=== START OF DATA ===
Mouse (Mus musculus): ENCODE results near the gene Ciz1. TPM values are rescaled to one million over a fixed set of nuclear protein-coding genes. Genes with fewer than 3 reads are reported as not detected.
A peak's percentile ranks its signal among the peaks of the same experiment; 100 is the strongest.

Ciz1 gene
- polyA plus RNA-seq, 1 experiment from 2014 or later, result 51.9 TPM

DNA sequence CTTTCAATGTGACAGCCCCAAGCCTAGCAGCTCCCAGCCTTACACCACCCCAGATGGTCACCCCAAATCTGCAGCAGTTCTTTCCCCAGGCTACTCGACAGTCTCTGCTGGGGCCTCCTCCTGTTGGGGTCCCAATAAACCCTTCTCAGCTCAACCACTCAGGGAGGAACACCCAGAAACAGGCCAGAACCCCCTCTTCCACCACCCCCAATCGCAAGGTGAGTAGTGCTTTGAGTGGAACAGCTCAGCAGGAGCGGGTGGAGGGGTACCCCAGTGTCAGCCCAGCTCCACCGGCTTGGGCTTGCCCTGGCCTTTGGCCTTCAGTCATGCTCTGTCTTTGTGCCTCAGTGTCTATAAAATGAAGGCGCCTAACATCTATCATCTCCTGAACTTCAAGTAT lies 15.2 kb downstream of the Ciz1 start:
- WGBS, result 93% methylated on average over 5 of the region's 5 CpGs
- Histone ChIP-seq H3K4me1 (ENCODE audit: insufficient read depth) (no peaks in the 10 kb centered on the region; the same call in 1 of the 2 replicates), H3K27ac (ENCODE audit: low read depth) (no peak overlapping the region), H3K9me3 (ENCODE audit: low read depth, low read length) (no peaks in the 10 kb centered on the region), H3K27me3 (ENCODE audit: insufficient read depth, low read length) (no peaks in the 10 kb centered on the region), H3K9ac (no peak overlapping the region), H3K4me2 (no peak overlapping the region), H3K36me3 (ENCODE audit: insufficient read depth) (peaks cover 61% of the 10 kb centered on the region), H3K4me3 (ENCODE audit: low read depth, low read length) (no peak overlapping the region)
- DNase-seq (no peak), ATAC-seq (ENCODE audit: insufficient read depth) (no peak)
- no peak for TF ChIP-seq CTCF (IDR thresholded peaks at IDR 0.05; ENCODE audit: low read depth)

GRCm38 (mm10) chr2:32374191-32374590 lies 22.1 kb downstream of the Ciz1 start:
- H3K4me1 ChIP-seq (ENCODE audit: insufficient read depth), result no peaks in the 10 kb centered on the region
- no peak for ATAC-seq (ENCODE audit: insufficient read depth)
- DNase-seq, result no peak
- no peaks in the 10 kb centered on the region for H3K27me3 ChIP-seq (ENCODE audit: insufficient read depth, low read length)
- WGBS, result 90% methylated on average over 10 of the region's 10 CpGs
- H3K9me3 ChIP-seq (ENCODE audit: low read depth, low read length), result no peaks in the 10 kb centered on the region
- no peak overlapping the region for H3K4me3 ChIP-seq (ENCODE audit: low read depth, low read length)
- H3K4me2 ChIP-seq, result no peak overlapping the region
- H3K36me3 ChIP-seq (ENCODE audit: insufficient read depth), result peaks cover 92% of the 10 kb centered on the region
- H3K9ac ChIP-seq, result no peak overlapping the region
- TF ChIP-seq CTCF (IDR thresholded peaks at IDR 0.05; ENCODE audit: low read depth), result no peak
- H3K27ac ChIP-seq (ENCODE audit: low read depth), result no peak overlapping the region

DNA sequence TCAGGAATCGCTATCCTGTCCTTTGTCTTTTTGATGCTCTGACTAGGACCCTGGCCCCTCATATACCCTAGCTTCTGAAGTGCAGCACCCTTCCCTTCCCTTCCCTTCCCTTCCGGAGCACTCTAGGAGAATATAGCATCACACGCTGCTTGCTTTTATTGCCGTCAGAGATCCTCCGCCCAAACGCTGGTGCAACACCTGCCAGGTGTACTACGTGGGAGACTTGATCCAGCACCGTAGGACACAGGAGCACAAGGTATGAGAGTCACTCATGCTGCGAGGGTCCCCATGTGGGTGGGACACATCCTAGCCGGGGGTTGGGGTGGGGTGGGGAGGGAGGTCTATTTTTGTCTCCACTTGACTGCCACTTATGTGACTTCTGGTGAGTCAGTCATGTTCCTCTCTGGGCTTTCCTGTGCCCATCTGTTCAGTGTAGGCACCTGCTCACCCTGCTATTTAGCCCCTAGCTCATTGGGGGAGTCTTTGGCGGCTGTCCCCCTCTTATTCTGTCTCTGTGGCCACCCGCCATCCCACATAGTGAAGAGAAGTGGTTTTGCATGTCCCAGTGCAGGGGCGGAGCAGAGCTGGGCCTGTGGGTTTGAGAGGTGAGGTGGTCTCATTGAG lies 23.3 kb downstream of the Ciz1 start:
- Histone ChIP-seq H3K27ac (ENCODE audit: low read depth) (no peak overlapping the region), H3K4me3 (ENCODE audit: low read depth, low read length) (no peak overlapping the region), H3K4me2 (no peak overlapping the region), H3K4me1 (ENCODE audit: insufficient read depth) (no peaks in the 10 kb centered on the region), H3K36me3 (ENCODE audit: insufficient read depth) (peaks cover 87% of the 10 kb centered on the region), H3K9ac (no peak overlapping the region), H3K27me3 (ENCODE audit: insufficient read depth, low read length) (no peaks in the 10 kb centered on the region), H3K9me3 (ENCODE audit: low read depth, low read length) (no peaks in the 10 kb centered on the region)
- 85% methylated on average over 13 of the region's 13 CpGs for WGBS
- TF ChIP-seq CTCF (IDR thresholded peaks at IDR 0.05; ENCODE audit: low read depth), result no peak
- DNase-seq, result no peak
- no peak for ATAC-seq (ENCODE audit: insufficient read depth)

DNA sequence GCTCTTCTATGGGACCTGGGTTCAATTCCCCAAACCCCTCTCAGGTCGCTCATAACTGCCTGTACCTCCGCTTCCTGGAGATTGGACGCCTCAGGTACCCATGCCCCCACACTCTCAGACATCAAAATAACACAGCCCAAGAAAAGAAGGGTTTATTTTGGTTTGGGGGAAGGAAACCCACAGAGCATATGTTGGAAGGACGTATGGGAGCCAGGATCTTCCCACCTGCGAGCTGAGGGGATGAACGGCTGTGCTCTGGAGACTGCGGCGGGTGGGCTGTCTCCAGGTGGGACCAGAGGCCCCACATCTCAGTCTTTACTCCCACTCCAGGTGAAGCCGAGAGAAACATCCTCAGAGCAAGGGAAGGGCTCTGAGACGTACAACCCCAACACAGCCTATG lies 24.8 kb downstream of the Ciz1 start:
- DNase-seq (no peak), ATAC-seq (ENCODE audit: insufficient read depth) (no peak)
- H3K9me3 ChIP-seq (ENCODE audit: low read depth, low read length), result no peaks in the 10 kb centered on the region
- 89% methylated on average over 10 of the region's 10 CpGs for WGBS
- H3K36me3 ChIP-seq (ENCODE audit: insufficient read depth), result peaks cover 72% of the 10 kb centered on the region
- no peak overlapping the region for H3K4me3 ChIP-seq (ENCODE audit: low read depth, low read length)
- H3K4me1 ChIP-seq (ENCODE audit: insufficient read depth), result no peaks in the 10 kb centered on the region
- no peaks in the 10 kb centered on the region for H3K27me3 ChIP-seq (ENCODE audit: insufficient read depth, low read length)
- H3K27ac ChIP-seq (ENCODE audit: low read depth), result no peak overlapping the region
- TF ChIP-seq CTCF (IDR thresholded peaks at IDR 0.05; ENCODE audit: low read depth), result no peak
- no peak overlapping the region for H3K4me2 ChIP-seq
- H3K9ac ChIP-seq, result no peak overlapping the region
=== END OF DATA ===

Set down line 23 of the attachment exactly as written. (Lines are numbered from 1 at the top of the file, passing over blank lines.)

DNA sequence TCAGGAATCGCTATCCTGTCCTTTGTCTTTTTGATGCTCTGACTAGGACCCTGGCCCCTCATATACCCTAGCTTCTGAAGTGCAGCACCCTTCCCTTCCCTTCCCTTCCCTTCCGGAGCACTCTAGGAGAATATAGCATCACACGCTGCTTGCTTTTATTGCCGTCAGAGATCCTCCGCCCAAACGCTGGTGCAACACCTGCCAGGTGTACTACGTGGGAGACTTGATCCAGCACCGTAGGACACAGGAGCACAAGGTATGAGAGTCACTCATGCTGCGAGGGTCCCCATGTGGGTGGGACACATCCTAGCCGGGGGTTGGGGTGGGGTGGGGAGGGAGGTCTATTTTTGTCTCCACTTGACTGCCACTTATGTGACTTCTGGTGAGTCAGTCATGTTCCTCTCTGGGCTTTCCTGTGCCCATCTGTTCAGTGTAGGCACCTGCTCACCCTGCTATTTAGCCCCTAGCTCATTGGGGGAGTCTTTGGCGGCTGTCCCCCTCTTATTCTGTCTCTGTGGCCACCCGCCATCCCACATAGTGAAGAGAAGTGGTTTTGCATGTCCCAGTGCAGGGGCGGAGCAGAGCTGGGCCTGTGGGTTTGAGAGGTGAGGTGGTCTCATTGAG lies 23.3 kb downstream of the Ciz1 start: